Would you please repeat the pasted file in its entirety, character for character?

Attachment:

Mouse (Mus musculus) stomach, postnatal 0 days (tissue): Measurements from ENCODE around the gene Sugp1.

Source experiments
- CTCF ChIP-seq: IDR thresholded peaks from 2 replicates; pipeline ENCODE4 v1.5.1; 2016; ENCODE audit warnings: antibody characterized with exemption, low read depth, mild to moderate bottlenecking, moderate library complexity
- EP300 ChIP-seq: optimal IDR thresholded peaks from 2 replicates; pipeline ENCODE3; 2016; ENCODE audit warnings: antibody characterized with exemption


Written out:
Mouse (Mus musculus) stomach, postnatal 0 days (tissue): Measurements from ENCODE around the gene Sugp1.

Source experiments
- CTCF ChIP-seq: IDR thresholded peaks from 2 replicates; pipeline ENCODE4 v1.5.1; 2016; ENCODE audit warnings: antibody characterized with exemption, low read depth, mild to moderate bottlenecking, moderate library complexity
- EP300 ChIP-seq: optimal IDR thresholded peaks from 2 replicates; pipeline ENCODE3; 2016; ENCODE audit warnings: antibody characterized with exemption